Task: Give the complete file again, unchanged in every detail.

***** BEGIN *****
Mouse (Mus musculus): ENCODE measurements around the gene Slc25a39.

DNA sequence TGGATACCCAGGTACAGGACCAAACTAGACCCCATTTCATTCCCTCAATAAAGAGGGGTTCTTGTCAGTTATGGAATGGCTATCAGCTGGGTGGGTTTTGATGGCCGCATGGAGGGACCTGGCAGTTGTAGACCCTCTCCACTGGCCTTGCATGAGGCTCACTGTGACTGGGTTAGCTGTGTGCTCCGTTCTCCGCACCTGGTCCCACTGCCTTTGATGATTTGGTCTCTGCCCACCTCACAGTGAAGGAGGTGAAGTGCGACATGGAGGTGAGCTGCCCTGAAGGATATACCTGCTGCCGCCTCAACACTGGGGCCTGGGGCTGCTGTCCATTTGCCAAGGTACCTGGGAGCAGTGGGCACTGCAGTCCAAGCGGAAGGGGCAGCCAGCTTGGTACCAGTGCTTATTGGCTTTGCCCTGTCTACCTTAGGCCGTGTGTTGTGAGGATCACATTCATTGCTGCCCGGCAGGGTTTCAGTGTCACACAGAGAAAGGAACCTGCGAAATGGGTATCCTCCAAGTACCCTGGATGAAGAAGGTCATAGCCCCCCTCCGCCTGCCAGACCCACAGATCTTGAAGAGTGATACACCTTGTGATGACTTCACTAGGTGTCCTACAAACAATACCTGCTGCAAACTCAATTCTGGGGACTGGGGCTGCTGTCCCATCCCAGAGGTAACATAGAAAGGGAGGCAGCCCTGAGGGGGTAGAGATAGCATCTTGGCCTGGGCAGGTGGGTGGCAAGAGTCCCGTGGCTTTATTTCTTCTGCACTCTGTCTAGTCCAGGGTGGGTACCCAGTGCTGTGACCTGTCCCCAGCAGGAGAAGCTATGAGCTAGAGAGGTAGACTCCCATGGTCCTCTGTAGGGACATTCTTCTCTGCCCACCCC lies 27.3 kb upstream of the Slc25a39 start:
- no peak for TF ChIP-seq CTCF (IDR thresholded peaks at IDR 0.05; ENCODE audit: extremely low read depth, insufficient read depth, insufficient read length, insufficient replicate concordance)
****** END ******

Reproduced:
Mouse (Mus musculus): ENCODE measurements around the gene Slc25a39.

DNA sequence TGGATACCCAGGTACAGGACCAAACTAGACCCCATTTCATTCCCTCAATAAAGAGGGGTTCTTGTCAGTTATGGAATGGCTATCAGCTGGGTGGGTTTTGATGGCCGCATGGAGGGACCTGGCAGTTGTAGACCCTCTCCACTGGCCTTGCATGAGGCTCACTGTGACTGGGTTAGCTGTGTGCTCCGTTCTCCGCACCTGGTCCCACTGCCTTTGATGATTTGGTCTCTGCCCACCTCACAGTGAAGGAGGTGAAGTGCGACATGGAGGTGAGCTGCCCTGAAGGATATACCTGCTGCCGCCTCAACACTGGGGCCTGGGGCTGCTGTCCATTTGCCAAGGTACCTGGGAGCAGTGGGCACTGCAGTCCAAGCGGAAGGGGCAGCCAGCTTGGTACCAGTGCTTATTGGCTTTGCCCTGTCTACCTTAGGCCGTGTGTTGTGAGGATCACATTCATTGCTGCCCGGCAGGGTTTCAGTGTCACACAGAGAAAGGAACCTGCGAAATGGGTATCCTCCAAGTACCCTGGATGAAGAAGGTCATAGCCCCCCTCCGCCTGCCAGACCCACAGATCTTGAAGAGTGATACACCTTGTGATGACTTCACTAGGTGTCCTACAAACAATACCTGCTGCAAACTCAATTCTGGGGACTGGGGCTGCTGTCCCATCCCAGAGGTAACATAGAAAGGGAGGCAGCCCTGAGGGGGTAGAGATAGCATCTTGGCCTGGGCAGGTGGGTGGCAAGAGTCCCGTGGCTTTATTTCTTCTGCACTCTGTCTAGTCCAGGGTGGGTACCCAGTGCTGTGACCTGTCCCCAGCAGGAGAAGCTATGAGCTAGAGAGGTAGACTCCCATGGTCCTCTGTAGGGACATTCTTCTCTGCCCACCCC lies 27.3 kb upstream of the Slc25a39 start:
- no peak for TF ChIP-seq CTCF (IDR thresholded peaks at IDR 0.05; ENCODE audit: extremely low read depth, insufficient read depth, insufficient read length, insufficient replicate concordance)